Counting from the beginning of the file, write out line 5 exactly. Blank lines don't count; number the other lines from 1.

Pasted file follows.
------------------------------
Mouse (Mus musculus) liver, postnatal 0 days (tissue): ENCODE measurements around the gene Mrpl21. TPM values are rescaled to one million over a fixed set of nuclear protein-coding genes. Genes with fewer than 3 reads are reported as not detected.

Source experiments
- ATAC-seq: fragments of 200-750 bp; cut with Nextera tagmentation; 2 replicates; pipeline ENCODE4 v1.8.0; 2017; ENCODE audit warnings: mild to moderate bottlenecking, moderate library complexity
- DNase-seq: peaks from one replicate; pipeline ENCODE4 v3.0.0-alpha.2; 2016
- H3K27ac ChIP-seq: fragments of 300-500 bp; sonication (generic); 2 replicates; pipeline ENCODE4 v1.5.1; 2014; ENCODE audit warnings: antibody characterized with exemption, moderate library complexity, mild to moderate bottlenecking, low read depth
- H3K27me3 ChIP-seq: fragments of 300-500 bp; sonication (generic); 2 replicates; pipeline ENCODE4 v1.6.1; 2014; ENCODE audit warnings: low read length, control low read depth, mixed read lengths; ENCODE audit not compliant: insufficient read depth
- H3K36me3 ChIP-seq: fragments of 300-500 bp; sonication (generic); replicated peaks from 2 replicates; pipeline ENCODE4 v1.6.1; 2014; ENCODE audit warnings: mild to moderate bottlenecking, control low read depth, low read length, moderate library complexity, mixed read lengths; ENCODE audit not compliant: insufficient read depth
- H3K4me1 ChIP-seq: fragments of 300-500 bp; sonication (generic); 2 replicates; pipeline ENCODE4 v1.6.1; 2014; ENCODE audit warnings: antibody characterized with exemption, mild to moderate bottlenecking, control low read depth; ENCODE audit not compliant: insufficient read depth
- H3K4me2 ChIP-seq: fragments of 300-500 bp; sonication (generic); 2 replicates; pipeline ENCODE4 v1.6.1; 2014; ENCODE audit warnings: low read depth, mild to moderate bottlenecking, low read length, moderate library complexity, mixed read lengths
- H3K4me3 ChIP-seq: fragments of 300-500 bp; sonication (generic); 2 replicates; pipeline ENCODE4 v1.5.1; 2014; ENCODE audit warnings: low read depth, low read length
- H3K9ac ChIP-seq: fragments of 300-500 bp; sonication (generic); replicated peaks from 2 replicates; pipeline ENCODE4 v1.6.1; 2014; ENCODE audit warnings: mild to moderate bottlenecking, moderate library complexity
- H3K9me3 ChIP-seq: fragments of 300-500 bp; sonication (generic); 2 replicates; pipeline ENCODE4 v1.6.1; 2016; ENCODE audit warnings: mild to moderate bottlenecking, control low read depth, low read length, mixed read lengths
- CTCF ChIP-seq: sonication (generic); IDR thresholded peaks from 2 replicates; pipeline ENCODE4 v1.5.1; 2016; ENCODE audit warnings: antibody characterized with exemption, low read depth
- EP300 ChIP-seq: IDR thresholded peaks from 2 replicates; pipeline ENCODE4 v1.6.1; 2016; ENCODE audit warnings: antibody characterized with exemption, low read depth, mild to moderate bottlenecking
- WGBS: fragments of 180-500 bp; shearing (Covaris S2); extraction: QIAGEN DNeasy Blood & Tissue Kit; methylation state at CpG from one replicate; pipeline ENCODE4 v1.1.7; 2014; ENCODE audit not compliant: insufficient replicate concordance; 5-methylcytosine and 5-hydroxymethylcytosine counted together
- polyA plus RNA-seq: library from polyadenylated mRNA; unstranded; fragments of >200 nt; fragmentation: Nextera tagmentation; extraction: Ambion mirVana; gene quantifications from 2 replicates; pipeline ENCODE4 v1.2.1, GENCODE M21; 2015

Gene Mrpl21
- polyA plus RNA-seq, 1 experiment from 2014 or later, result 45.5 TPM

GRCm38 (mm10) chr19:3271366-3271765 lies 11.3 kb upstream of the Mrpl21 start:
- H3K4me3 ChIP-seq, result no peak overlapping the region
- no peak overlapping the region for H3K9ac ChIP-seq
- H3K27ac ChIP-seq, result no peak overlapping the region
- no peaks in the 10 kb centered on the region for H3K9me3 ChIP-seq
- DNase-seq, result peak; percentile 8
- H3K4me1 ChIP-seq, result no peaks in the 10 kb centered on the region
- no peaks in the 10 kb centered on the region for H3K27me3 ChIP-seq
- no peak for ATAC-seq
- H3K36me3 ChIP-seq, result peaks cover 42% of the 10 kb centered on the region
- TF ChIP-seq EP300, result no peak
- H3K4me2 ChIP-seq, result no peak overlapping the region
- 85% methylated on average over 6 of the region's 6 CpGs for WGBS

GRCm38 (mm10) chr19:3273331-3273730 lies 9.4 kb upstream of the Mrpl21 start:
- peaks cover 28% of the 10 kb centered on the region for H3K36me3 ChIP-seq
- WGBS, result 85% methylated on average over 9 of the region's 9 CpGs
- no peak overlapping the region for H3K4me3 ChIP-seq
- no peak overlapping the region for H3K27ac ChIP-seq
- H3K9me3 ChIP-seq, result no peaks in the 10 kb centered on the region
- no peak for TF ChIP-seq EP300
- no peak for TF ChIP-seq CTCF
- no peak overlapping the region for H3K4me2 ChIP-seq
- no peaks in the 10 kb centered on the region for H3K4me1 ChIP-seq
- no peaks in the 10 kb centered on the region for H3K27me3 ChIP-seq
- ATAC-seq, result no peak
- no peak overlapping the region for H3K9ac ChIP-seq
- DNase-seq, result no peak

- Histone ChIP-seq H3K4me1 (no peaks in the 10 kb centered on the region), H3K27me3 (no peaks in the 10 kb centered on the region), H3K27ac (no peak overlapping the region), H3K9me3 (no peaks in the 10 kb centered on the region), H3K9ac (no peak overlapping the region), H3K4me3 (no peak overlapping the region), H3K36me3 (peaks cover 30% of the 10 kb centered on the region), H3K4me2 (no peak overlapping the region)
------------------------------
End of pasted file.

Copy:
- H3K27ac ChIP-seq: fragments of 300-500 bp; sonication (generic); 2 replicates; pipeline ENCODE4 v1.5.1; 2014; ENCODE audit warnings: antibody characterized with exemption, moderate library complexity, mild to moderate bottlenecking, low read depth